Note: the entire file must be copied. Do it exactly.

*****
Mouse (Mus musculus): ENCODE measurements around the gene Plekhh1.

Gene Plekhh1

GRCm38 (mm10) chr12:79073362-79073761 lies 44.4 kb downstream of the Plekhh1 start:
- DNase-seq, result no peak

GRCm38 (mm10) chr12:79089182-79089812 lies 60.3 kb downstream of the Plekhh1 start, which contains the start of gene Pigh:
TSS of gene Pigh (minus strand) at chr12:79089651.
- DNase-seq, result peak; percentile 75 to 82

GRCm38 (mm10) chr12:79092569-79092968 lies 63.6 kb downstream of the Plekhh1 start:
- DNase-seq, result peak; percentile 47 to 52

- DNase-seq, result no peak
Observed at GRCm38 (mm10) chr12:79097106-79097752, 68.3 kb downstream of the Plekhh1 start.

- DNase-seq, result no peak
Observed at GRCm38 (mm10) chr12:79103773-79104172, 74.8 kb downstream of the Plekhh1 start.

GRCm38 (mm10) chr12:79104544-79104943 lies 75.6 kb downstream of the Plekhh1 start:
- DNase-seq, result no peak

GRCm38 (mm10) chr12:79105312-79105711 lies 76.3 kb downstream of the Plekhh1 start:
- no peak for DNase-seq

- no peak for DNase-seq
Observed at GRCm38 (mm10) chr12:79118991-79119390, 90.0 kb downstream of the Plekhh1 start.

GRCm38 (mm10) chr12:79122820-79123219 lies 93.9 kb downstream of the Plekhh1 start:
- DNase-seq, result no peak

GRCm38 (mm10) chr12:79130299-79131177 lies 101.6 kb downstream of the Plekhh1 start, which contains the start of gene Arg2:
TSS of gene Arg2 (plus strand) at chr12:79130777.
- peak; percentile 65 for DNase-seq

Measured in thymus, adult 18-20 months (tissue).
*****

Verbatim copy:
Mouse (Mus musculus): ENCODE measurements around the gene Plekhh1.

Gene Plekhh1

GRCm38 (mm10) chr12:79073362-79073761 lies 44.4 kb downstream of the Plekhh1 start:
- DNase-seq, result no peak

GRCm38 (mm10) chr12:79089182-79089812 lies 60.3 kb downstream of the Plekhh1 start, which contains the start of gene Pigh:
TSS of gene Pigh (minus strand) at chr12:79089651.
- DNase-seq, result peak; percentile 75 to 82

GRCm38 (mm10) chr12:79092569-79092968 lies 63.6 kb downstream of the Plekhh1 start:
- DNase-seq, result peak; percentile 47 to 52

- DNase-seq, result no peak
Observed at GRCm38 (mm10) chr12:79097106-79097752, 68.3 kb downstream of the Plekhh1 start.

- DNase-seq, result no peak
Observed at GRCm38 (mm10) chr12:79103773-79104172, 74.8 kb downstream of the Plekhh1 start.

GRCm38 (mm10) chr12:79104544-79104943 lies 75.6 kb downstream of the Plekhh1 start:
- DNase-seq, result no peak

GRCm38 (mm10) chr12:79105312-79105711 lies 76.3 kb downstream of the Plekhh1 start:
- no peak for DNase-seq

- no peak for DNase-seq
Observed at GRCm38 (mm10) chr12:79118991-79119390, 90.0 kb downstream of the Plekhh1 start.

GRCm38 (mm10) chr12:79122820-79123219 lies 93.9 kb downstream of the Plekhh1 start:
- DNase-seq, result no peak

GRCm38 (mm10) chr12:79130299-79131177 lies 101.6 kb downstream of the Plekhh1 start, which contains the start of gene Arg2:
TSS of gene Arg2 (plus strand) at chr12:79130777.
- peak; percentile 65 for DNase-seq

Measured in thymus, adult 18-20 months (tissue).